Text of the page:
An Argument for Monotasking
On the ‘Best Albums 2010–2014’ list by Pitchfork, singer-songwriter Joanna Newsom’s Have One on Me secures a seat at #18. An equally cryptic and powerful jazz-folk-baroque-genreless album that clocks in at an anomalous two hours, Paul Thompson writes in his blurb,
“It’s not an album you put on while you fiddle with your phone or rearrange your furniture; it’s something you spend time with, taking in every bow and quake in Newsom’s exquisitely wrought songcraft… every few months or so, on a slow Saturday morning, I’ll carve out a couple hours to take it all in.”
Not unlike standing in front of a Picasso or a Seurat, Newsom’s album calls for meditation, rumination, and complete attention. To have the Full Experience of Listening, one must devote two hours of entire concentration to this artwork.
But who has the time or the energy for that anymore? In the contemporary era of smartphones, social media, and notifications that don’t so much send faraway smoke signals as beep loudly in your pocket, where does one find the attention-span to sit down and do what feels like nothing for 2+ hours?
To stare at a wall and let sounds float in and out of one’s head—even more so, not to lose focus and slip into a train of thought that leads to checking emails to make sure the report did in fact send?
In the current corporate job market, many, many listings are looking for multitaskers who can handle multiple projects at once; independent self-starters that have their own work while doing that of the company. The buzz words overflow whenever “multitask” is thrown about.
And truth be told, on the surface multitasking is impressive. I have friends who can listen to heavy metal while writing 15 page essays on the development of African tribes in the 19th century without batting an eye. Others that text, make phone calls, and even read while running on a treadmill at the gym. With constant stimuli through phones or computers, the ability to multitask is practically inherent in the psyche of my generation.
However, that doesn’t make it the best form of engagement. In a Stanford Psychology study, participants who tried to multitask at high levels were found to remember and understand less.
See, the crux of being able to multitask means being distracted easily: Facebook updates, texts, people walking by, and even the music that seems to be “helpful for focus” can pull a person out of their work. As Professor Clifford Nass said,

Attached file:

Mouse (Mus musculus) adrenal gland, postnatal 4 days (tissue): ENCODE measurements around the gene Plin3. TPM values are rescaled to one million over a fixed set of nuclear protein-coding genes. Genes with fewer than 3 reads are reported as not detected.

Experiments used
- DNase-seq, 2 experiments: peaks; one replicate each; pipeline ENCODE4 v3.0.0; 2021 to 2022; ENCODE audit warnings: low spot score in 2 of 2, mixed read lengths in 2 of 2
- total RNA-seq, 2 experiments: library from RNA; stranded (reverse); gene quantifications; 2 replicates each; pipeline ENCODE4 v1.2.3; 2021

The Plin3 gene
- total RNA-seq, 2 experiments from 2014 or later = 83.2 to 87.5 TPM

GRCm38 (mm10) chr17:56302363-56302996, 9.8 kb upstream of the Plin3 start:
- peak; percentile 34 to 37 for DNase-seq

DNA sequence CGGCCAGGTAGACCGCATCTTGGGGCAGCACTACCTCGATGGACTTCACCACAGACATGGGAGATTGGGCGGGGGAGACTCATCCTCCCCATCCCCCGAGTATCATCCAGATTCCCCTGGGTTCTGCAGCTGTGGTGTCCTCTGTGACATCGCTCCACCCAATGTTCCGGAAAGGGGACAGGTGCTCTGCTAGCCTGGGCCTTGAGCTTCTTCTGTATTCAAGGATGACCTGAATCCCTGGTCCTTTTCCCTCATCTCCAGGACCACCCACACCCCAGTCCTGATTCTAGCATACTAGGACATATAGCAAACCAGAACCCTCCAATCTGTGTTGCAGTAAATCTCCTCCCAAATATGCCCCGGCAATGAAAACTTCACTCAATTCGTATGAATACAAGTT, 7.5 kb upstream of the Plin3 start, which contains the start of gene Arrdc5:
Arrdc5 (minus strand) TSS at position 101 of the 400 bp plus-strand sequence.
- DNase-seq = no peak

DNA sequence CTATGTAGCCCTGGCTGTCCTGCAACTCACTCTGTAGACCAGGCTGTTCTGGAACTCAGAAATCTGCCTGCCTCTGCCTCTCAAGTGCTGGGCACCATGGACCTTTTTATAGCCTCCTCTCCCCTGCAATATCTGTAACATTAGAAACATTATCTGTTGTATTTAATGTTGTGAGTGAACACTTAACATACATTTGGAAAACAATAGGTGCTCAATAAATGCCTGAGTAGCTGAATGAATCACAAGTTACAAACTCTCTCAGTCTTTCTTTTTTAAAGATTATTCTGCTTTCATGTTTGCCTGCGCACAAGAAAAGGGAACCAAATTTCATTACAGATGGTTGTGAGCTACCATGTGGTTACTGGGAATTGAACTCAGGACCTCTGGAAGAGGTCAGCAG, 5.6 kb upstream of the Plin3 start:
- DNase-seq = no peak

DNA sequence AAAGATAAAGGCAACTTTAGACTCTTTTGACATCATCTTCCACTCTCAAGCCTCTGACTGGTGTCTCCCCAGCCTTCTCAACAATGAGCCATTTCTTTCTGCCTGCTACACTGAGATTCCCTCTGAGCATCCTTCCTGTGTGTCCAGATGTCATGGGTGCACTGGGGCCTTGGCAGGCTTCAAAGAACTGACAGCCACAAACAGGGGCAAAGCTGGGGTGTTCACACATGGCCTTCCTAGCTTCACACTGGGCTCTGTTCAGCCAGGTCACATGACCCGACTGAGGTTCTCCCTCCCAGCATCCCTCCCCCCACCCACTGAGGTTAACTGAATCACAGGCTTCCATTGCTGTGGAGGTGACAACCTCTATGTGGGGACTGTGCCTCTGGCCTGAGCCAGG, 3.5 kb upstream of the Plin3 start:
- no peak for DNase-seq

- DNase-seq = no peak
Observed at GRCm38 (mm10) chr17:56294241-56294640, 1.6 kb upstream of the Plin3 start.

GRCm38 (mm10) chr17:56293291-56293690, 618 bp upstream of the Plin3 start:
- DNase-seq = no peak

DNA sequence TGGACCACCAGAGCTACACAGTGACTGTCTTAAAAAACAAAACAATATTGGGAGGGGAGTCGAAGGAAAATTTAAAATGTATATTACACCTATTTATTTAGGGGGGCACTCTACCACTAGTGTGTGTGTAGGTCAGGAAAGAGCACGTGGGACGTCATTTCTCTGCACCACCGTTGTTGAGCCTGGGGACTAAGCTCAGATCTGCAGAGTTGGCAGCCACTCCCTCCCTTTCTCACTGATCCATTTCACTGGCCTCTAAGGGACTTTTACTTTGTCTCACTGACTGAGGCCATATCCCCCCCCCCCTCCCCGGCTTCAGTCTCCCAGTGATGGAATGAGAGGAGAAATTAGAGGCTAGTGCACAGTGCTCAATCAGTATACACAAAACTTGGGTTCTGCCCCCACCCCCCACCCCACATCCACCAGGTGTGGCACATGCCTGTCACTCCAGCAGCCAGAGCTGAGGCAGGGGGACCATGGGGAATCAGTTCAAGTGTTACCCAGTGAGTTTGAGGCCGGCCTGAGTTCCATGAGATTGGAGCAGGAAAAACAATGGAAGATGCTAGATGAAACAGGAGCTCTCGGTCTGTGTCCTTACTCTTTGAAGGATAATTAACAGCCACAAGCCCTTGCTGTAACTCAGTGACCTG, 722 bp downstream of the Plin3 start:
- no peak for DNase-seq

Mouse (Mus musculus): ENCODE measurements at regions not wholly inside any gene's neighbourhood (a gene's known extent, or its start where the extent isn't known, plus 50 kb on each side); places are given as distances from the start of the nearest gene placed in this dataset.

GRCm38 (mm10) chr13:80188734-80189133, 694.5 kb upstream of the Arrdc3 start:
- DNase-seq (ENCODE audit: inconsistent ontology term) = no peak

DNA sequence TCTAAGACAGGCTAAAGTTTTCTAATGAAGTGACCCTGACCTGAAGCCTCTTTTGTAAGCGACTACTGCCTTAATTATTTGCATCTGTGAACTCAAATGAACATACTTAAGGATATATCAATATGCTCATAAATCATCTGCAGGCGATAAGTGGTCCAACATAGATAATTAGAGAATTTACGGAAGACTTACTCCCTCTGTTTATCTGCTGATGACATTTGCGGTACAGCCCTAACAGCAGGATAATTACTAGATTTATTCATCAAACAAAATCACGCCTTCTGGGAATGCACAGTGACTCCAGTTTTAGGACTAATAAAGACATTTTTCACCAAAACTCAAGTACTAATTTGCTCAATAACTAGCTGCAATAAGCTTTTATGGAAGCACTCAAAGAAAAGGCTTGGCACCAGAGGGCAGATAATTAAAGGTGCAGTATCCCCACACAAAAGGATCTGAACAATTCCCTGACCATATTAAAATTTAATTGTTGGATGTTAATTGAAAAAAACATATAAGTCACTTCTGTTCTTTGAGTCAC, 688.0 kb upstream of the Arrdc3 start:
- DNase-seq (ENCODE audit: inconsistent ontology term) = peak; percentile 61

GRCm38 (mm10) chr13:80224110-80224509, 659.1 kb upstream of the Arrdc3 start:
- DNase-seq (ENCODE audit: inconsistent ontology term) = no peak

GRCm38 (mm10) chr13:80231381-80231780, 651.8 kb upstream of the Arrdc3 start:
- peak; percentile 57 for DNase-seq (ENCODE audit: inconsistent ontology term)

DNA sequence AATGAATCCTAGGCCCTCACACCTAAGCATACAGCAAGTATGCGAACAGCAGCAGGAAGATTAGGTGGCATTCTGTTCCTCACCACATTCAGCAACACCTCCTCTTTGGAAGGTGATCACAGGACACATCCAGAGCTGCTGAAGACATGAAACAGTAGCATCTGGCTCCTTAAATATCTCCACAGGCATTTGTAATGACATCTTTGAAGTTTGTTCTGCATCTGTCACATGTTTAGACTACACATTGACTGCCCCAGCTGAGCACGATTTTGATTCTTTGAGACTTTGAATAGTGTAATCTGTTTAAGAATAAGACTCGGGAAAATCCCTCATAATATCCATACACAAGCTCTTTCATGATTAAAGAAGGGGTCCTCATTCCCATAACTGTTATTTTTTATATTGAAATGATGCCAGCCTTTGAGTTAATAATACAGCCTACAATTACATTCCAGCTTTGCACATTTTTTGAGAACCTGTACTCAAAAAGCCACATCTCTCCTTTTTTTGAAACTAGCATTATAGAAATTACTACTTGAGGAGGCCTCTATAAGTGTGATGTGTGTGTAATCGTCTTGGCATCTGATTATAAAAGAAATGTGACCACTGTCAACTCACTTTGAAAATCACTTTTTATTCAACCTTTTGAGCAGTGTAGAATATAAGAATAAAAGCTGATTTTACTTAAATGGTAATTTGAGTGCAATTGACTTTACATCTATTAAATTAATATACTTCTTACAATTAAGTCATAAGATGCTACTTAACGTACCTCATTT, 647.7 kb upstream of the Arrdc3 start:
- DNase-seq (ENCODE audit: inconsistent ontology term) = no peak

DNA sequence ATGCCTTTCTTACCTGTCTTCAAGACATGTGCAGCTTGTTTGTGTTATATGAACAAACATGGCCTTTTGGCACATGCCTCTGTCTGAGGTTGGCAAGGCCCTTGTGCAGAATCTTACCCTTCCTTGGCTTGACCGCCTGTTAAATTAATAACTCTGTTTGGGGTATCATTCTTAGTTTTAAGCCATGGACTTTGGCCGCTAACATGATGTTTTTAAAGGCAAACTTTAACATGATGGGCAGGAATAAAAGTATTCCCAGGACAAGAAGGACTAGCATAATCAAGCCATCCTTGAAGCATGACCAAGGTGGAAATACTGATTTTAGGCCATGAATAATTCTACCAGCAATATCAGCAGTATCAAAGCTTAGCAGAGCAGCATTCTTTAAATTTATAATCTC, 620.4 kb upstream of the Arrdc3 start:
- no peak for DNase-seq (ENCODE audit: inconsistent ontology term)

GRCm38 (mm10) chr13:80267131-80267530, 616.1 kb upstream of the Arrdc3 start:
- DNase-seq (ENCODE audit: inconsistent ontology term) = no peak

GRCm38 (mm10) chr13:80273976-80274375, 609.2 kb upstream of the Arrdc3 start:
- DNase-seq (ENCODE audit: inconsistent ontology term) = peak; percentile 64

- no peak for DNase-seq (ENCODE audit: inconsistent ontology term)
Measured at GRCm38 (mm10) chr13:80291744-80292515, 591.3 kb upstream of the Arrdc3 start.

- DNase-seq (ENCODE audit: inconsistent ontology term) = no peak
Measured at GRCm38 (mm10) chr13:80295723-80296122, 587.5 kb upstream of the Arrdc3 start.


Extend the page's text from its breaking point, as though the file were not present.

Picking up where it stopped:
“[Multitaskers] are suckers for irrelevancy. Everything distracts them.”
Which is why I call for monotasking, whose name speaks to the opposite: to carry out tasks one at a time. I, personally, am a monotasker. Listening to music while writing? Absolutely not. Watching TV and doing work? Wouldn’t look once at my computer. Even having my phone on the same desk leads to me checking for messages every few minutes, disrupting my flow.
So why not engage one-by-one? Why listen to music while reading if you will be zoning in and out of each task, not internalizing or appreciating either to the fullest of your ability? Because when we multitask we lose focus, we don’t appreciate, and we don’t remember what made us laugh, what made us cry, and what reverberated through our bones in whatever we heard or read for that split second of attention.
We should appreciate and foster monotasking. We should try to sit still for a few hours and focus on one task, not looking at our phones. We should lay down, put an album on, and drift into someone else’s world, ignoring the tether’s to our old one.
Because like it or not, distractions are everywhere—even in your pocket. You open your phone and hope someone important has messaged you when really it’s an invite to some concert you don’t want to attend.
But if we learn to monotask, perhaps they’ll become what they really are: tiny blips keeping you from pursuing life in real time.